A crisis between town and country is as real as the day is long. It is a widening cleavage which manifests itself in everything we do: in our politics, in our education, in the way we work, in what we dream about, and yes, most crucially, in our att...
How To Love Endangered And Misunderstood Animals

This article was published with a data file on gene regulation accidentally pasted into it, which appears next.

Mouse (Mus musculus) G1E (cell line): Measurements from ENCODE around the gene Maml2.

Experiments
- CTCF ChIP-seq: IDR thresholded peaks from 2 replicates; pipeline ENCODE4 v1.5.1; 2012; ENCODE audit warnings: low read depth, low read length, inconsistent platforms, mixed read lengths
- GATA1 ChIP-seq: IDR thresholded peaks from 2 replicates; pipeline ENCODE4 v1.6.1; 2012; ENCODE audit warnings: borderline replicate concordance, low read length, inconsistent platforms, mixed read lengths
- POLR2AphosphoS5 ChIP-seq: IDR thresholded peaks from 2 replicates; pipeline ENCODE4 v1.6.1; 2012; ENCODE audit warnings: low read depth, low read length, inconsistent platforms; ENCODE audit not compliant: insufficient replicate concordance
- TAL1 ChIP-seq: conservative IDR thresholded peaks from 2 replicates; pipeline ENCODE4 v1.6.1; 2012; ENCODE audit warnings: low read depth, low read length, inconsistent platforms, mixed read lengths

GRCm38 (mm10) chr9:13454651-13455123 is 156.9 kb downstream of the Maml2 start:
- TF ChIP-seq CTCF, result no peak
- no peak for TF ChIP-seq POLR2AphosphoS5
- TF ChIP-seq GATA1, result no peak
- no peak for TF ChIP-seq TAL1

This is the 2nd of three podcasts on Climate Change. Today’s guest is Ms Maria Diekmann, a scientist and conservationist. Maria was born in 1965 to Major William Carl Buerk, a US fighter pilot who saw active service in the Vietnam war. Major Buerk was among those listed as missing in action - presumed dead. Maria’s mother, Mrs Antoinette Mira Buerk, was subsequently folded into the legendary Earl Warren family, after remarrying Earl Warren Junior. Earl Warren senior, was an American lawyer, politician, and jurist who served as the 14th Chief Justice of USA from 1953 to 1969. Warren also led the Warren Commission, a presidential commission that investigated the 1963 assassination of President John F Kennedy; he is considered to be one of the most influential supreme court justices and political leaders in the history of the United States. Warren was the only governor of California to be elected for 3 consecutive terms. Maria attended the amazing Carden School in California; whose unique curricula had, in Maria’s own words, “a great influence on me.” She afterwards went to Principia School in Missouri, before taking up her place at Principal College in Illinois, where she graduated with a degree in sociology. After leaving Principal, Maria, inspired by her legendary step-grandfather, Earl Warren, first tried her hand at politics, working for Democratic Party Senator, Thomas Eagleton, but subsequently removed to South Africa to explore new pastures in 1989. She was fortunate to know a few friends at the University of Wits, where she acclimatized to South Africa’s rapidly changing political climate, which saw Nelson Mandela released from prison in 1990. This was the environment in which Maria’s life changed fundamentally by falling in love, getting married and settling down to start a family in Namibia in the 1990s. It was in Namibia that she also fell in love with endangered and misunderstood animals. It was this love for endangered and misunderstood animals that led to the formation of the Rare and Endangered Species Trust, REST, in 2000. REST soon acquired a world wide reputation for Cape Griffon vultures conservation, but subsequently turned its focus to conserving the pangolin, after Maria devoted more than three months of her life to a pangolin pup, meticulously recording every aspect of the pup’s life as it developed. This was the first time such a thing had ever been done in history; the experience completely changed Maria’s life. Her dedication to the pangolin is captured in a BBC documentary, “Pangolins: The World’s Most Wanted Animal,” narrated by Sir David Attenborough. Maria is now busy working towards establishing a primary pangolin conservation centre and a carbon sinking initiative in Emerald Forest Reserve in Nigeria. It is spearheaded by her Nifty Pangolin campaign, a fundraising initiative, with a view of establishing nine pangolin conservation centres around the globe, dedicated “to the protection of the most trafficked animal in the world.” As her hands are not full enough, Maria has just published a book entitled, Pangolins in My Life. In this Episode, we discuss the topic: “How To Love Endangered And Misunderstood Animals.